I look forward to writing for the blog this semester. Expect updates on readings and various events throughout DC, alumni and faculty interviews, etc. I will also be managing the GW English Department’s Facebook page. Please feel free to drop me an email at tmalone(at)gwmail(dot)gwu(dot)edu.
Photo by Rick Reinhard
As they perused the personal collection of one of our nation’s founding fathers, GW students took a break from their textbooks to learn another kind of literary lesson.
Stacked in the Library of Congress’ brimming bookshelves are the eclectic volumes of Thomas Jefferson, whose nearly 6,500 books—which explore everything from political philosophy to beekeeping—were purchased in 1815 to begin what has become the world’s largest library.
“Jefferson wasn’t a collector,” the docent says as students peer through the preservation glass. “He had a curious mind. He was truly interested in everything.”
Just a few miles from the Foggy Bottom campus, about a dozen GW students tapped into a uniquely Washington experience in March as they toured the Library of Congress. They strolled through the magnificent domed reading room, gazed at its art-filled halls, and examined one of its most prestigious rare book collections.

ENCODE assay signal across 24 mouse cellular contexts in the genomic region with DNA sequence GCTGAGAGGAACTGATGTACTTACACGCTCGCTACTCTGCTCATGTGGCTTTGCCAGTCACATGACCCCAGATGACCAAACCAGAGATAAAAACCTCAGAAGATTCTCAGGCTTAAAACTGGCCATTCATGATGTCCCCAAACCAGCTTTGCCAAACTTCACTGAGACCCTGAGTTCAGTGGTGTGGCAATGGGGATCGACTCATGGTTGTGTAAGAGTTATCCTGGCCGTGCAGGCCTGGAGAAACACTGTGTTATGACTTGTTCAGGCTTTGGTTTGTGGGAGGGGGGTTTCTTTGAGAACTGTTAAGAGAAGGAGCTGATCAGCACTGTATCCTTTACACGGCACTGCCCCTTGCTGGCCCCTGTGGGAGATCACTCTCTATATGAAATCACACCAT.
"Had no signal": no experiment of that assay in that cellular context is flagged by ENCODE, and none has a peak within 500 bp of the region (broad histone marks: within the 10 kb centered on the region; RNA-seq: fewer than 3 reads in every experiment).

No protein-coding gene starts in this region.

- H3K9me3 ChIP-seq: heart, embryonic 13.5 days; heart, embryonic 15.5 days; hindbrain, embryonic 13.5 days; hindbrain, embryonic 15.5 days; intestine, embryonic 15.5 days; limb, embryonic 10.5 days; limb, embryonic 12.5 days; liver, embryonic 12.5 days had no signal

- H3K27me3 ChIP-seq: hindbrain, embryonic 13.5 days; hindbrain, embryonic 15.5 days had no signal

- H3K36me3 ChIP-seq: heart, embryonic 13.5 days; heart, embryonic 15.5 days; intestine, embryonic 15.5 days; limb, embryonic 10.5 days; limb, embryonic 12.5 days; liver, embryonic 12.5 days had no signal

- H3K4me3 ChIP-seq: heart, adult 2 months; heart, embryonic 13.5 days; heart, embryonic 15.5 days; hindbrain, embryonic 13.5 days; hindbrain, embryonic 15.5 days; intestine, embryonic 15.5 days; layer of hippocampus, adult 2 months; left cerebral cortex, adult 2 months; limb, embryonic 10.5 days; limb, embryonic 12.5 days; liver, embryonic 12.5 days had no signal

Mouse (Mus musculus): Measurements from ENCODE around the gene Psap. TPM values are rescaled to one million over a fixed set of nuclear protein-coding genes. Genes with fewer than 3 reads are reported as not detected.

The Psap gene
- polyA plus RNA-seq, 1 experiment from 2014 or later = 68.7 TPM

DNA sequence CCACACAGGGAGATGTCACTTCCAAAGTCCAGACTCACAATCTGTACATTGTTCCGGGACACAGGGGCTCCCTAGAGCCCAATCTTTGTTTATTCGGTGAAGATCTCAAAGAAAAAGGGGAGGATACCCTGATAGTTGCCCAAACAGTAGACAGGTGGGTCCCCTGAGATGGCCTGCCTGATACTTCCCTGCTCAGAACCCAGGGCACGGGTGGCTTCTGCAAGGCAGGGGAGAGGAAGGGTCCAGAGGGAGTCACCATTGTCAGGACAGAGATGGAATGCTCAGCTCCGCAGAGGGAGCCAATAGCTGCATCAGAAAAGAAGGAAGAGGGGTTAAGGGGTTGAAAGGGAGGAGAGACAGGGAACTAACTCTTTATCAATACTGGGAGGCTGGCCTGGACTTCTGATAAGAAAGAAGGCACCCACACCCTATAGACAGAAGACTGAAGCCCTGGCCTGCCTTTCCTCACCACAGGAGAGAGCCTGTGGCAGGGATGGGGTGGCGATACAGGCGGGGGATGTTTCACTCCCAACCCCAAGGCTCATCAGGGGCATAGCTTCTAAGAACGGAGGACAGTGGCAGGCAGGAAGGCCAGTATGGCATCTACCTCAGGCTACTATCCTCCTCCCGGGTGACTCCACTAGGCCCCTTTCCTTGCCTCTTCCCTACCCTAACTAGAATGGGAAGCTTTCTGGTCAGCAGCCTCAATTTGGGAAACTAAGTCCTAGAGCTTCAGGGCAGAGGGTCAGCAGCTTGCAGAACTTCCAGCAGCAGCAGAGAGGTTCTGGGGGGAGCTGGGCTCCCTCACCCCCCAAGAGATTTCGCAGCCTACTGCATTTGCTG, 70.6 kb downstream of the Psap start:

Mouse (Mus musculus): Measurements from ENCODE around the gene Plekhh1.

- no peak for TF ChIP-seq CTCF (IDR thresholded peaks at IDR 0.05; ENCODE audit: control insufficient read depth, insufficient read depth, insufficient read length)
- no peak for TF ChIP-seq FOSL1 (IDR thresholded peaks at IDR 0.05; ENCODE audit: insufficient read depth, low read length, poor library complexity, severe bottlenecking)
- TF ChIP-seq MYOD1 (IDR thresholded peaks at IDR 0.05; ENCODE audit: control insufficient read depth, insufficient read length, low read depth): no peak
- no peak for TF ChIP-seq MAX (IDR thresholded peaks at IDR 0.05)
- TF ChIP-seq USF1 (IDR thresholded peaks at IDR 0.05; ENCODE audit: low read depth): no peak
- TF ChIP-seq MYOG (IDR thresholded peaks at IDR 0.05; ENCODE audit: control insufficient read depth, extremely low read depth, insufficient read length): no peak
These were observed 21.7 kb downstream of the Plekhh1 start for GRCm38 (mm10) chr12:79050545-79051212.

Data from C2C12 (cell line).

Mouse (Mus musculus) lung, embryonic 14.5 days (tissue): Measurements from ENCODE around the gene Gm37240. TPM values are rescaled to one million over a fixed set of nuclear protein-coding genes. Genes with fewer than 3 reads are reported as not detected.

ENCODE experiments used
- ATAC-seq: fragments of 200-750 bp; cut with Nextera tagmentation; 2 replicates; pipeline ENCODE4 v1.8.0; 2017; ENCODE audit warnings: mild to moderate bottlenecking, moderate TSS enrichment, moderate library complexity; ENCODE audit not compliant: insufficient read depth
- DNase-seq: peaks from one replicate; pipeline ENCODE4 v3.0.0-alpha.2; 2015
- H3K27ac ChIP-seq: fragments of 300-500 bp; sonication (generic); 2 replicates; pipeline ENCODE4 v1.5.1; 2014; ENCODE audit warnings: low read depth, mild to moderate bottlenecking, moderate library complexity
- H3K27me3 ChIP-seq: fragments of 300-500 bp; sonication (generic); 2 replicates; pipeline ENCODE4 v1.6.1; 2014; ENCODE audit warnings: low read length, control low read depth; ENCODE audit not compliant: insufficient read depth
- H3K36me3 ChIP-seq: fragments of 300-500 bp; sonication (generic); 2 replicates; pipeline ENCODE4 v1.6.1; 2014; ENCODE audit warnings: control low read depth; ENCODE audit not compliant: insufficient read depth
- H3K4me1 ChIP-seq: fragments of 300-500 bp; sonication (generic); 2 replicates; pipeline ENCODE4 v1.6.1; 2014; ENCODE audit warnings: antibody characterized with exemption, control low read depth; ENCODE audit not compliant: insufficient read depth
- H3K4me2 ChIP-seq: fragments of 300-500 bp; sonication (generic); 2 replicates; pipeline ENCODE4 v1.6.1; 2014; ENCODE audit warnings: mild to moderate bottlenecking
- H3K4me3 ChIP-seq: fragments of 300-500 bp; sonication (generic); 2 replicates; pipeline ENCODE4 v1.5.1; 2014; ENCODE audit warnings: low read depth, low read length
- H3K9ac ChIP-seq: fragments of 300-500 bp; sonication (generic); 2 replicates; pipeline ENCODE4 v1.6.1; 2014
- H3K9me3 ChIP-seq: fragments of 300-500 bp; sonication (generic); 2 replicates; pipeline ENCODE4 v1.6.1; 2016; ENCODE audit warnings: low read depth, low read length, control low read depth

Their guide, alumnus Malcolm O’Hagan, Doctor of Engineering ’66, a docent at the library for about two years, organized the two-hour visit to share the library’s gems. A retired lobbyist for the electrical manufacturing industry, Dr. O’Hagan now audits GW English classes and says he wanted to connect an unparalleled world resource to the classroom.
“It’s such a treasure here,” Dr. O’Hagan says. In class, students may read old works, “But here they get to see rare books, they have a chance to look at the beautiful illustrations. I was hoping it would pique their interest.”